As well as making screendance highly accessible to viewers, Dance Film Festival UK fosters curiosity and inquisitiveness. The festival truly is an invaluable platform to inspire, engage and most importantly, excite artists about dance film.

Wednesday, 19 August 2015

DFFUK: REVIEW: Living With Sin

Living With Sin – Lizzie J Klotz & Lucia Schweigert
Dance Film Festival UK
O2 Think Big Hub
Saturday 8th August 2015

Living With Sin appears at first as an intimate encounter; the camera focuses intrusively on a woman’s skin, her hair, her shoulders, her face; revealing dustings of gold glitter. But as the work progresses, Lizzie J Klotz and Lucia Schweigert’s discussion of the Christian doctrine of original sin becomes clear.

Dancer Jonna Tideman’s crimson jumper layered over a red dress is striking in front of a bleak stone landscape. The colours seem to connote anger, frustration, guilt, despair, and above all, sin. All of which are easy to identify. Quick, flashing images of Tideman’s face, twisted with pain, fractures the scene- as she sits seemingly serene on stone steps.

Later, Tideman is seen dancing in long black robes, again filmed against a stark concrete landscape. She is positioned off-centre, often disappearing out of the frame all together. In fact, the colours, unconventional positioning and the disjointed sound of mbira cycles (African thumb piano) all seem to hint at the fragmentation of womanhood.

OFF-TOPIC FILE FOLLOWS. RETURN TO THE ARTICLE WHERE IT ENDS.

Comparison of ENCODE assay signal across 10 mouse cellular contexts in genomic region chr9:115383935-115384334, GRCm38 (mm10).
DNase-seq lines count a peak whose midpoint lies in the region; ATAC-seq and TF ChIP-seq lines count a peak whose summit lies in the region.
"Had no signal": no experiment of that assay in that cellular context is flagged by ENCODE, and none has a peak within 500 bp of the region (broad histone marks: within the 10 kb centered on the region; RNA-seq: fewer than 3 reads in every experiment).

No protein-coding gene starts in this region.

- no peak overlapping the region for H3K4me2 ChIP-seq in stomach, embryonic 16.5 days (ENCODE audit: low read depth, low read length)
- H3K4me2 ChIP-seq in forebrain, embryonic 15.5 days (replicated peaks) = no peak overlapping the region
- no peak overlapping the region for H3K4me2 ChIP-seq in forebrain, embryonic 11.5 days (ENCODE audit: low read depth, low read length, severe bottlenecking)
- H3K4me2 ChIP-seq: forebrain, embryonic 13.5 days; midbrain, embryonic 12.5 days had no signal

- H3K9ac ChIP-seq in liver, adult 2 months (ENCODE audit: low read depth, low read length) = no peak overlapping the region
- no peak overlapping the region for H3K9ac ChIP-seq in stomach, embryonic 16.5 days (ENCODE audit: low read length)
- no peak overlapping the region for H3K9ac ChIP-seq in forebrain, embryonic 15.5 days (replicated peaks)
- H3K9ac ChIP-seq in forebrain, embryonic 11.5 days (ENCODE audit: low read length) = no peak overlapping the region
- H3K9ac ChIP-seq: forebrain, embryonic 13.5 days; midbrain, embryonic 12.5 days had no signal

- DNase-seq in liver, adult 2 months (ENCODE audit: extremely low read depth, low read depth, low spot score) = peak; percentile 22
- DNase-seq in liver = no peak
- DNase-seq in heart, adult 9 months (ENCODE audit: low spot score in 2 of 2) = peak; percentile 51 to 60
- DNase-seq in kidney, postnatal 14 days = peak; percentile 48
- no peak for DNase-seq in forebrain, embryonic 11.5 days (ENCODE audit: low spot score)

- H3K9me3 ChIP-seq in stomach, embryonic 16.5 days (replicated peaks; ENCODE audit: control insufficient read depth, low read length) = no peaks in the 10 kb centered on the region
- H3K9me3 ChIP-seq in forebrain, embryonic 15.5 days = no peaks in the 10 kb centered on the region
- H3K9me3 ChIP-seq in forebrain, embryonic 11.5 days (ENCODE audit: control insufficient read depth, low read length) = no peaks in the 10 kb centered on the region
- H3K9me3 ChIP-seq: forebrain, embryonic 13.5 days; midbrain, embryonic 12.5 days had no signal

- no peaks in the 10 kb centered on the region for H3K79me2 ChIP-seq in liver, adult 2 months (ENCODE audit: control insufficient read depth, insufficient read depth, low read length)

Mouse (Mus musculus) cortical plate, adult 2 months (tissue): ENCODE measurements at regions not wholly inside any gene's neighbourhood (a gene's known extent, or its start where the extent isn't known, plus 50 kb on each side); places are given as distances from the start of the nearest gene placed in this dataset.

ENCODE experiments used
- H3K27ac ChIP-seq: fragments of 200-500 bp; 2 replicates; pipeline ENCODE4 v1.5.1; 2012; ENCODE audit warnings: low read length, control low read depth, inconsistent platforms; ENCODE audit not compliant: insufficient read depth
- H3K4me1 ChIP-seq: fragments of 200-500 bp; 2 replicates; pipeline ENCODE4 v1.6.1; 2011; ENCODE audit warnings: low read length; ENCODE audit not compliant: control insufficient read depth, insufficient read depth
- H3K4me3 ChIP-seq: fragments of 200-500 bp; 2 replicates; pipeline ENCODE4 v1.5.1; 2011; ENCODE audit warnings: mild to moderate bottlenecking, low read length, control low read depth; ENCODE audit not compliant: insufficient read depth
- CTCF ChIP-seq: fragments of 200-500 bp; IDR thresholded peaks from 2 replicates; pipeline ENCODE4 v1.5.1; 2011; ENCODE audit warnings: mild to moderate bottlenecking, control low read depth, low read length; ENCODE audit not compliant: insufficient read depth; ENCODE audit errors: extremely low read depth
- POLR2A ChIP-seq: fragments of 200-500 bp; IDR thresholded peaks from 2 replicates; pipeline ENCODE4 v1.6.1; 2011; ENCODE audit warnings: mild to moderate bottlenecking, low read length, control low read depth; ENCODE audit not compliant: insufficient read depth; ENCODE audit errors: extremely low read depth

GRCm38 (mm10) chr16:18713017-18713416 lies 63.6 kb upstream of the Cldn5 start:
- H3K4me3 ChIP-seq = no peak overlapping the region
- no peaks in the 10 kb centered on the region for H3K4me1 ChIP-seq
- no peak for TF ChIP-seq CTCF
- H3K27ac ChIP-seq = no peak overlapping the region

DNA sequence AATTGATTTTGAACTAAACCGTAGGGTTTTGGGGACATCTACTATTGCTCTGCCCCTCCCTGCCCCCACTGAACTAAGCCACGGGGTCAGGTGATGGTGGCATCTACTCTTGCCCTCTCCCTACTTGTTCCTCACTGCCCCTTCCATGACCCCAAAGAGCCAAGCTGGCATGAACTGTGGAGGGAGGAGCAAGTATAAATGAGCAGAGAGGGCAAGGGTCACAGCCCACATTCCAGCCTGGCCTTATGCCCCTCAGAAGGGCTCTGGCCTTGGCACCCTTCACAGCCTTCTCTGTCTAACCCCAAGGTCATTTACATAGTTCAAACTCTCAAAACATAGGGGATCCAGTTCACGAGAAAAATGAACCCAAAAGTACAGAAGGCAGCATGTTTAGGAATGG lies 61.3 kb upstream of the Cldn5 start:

Indeed, the simultaneously introspective and frantic tone of Klotz and Schweigert’s work unites all experiences in one woman.

Thursday, 13 August 2015

DFFUK: REVIEW: Vice Versa, an exchange of dance, through the eyes of children

Vice Versa – Hattie Worboys
Dance Film Festival UK
O2 Think Big Hub
Saturday 8th August

Director, Hattie Worboy’s Vice Versa is an exciting exchange of dance, culture and heritage across the Atlantic between two groups of children- one from New Orleans and one from Hackney. The film displays a colourful comparison of life through the sincere eyes of children, who all have one thing in common- dancing.